We're thinking of improving our home. Which projects make the most financial sense?
-- Sander Z.
Congratulations! If you're like most of us, your home is your biggest asset, so this is a big step. It can also be enjoyable, but will require homework. And while I can't provide specifics for your case, I can pose questions that will help you and other would-be remodelers make wise use of your resources.
First: Have you kept up with maintenance and repairs? If not, that's probably the best place to spend your home improvement dollars. Better to invest in things you need -- like roof work or updating a worn or outdated electrical system -- than to add a sunroom or outdoor kitchen.
If you need help prioritizing maintenance work, consider the services of a reputable local handyman, contractor or home inspector.
But let's hope your home's in good shape and you can afford a fun project. Still, there are questions: What's your motivation? Do you want more room? Do you plan to move and need to prepare the house for sale? Are you hoping to age in place and need related modifications?
If you're concerned about resale value, be aware that not every home improvement is a great investment. Adding a pool or a third garage bay in a neighborhood where you'd be the first to do so, for example, likely won't pay off. A reputable real estate agent can help guide you if you're looking strictly for resale value.
But if you're staying at least a few years and really want that pool, go for it. Just know that you probably won't recoup a significant part of your investment unless you're simply keeping up with what's typical for your neighborhood.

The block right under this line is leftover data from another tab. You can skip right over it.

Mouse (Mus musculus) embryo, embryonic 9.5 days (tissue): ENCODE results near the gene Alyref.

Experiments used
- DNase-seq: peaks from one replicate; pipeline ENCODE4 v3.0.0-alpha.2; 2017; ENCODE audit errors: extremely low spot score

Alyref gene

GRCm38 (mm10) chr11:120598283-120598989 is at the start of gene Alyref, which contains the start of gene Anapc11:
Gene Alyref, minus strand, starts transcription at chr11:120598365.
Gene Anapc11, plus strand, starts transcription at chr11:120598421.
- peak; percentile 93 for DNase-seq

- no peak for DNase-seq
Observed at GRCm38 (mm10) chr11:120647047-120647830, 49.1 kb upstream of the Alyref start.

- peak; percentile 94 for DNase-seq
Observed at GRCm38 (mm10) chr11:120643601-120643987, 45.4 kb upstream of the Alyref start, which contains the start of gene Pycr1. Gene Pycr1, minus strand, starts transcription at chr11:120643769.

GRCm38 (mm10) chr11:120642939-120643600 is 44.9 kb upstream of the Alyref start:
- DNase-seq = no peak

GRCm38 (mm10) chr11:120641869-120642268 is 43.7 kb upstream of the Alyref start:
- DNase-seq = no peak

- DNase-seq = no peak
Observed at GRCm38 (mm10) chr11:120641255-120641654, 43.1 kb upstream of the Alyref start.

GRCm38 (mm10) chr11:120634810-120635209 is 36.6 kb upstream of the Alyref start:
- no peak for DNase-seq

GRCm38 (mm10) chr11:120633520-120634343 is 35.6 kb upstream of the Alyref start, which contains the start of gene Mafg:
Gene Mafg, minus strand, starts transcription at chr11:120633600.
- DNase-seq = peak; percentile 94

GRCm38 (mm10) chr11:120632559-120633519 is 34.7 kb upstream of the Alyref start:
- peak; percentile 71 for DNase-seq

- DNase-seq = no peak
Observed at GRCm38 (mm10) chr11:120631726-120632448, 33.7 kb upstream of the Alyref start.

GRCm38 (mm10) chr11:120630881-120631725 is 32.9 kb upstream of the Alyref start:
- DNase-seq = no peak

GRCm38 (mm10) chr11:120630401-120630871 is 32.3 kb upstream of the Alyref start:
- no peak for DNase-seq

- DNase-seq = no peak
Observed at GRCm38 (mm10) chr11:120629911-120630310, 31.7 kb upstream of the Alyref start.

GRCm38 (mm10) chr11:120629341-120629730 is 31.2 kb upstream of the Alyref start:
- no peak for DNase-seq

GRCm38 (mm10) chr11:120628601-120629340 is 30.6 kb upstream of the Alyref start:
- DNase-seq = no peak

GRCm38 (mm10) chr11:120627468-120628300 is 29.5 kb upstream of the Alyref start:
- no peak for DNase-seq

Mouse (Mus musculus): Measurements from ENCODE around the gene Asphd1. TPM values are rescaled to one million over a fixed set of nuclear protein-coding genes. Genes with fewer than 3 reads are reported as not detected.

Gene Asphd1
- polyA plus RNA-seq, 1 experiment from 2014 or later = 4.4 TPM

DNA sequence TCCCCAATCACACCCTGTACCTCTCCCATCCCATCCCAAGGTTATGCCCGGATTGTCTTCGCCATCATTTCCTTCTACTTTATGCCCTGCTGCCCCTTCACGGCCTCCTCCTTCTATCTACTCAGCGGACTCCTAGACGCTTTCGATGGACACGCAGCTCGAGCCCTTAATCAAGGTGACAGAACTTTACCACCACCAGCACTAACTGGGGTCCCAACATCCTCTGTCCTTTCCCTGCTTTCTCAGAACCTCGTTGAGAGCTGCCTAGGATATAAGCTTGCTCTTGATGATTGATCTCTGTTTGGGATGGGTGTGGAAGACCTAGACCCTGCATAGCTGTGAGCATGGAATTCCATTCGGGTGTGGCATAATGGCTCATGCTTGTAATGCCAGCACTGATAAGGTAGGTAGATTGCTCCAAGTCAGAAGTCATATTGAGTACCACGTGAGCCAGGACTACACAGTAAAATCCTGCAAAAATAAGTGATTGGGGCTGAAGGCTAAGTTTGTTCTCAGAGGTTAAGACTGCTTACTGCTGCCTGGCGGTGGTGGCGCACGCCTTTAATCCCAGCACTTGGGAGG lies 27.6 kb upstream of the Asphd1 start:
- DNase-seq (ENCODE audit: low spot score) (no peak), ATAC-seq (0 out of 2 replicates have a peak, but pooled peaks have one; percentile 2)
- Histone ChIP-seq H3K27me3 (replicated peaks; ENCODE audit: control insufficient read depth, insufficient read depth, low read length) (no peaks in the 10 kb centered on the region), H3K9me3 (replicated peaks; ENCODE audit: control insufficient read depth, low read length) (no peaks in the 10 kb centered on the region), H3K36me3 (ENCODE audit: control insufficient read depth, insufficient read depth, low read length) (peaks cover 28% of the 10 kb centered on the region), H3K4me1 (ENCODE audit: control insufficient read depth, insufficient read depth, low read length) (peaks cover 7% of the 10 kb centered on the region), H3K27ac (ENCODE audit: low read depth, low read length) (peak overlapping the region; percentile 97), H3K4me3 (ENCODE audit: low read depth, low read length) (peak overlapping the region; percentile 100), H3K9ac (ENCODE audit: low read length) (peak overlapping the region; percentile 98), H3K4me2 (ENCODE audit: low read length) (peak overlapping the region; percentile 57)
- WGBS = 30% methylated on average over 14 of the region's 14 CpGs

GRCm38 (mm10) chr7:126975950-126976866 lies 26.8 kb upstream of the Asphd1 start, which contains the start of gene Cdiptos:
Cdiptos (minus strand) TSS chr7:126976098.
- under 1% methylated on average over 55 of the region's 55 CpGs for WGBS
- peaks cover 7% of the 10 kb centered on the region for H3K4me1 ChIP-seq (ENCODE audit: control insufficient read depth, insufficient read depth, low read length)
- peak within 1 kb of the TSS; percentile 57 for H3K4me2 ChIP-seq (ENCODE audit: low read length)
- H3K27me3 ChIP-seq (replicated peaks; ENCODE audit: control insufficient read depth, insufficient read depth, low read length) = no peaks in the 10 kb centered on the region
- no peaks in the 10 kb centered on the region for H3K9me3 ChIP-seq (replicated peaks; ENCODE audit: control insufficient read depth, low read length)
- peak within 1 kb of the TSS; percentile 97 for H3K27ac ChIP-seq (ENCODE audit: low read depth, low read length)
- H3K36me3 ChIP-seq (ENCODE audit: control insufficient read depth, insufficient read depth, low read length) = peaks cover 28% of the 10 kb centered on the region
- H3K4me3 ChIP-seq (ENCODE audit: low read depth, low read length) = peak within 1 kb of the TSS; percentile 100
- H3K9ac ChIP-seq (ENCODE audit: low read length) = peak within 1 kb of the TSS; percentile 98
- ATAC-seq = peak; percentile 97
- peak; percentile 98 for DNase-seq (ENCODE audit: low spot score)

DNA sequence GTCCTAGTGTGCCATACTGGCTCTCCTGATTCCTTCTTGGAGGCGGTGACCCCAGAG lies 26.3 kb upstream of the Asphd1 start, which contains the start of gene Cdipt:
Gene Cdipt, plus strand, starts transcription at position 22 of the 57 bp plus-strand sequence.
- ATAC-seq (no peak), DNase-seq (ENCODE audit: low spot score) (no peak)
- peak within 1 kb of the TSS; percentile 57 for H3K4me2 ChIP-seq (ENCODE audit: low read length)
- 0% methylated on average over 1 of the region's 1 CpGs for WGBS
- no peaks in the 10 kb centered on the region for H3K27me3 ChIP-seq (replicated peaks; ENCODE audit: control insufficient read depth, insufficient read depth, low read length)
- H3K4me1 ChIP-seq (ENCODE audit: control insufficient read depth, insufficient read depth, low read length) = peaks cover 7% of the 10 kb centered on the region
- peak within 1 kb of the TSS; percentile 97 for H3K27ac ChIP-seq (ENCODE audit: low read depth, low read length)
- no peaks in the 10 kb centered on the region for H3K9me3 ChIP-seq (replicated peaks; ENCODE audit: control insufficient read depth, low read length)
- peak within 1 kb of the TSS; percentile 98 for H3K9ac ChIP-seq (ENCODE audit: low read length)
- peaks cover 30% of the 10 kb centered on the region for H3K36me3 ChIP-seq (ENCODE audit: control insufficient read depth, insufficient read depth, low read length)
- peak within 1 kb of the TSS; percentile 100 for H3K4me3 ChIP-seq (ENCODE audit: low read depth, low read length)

Top-rated contractors tell us that kitchen and bath upgrades generally land near the top of the list of projects that earn the best return on investment. After all, highly rated real estate agents say potential buyers spend more time in the kitchen of a home being shown than any other room.
The most you're likely to recoup from any project is 85 percent of what you spent. From surveying top remodelers and real estate pros, our team found that these are typical returns on investment for common projects:
Kitchen: 85 percent. Tip: Limit spending to 20 percent of your home's value.
Bathroom: 80 percent. Tip: Current trends favor larger showers over tubs.
Deck: 80 percent. Tip: Before building, study what other homes in your area have done.
Siding: 80 percent, and replacement windows, 70 percent.
Once you know what you want to do -- assuming your budget's in order and financing is arranged -- the next big step is making sure to hire the right contractor.
Plan to get several estimates from businesses that have good online reviews from local consumers and are appropriately licensed, insured and bonded.
Ask for and contact references, and make sure all details -- including payment terms and schedule -- are in writing.
Good luck with your project. Let us know how it turns out!
Send questions to firstname.lastname@example.org.
MCT Information Services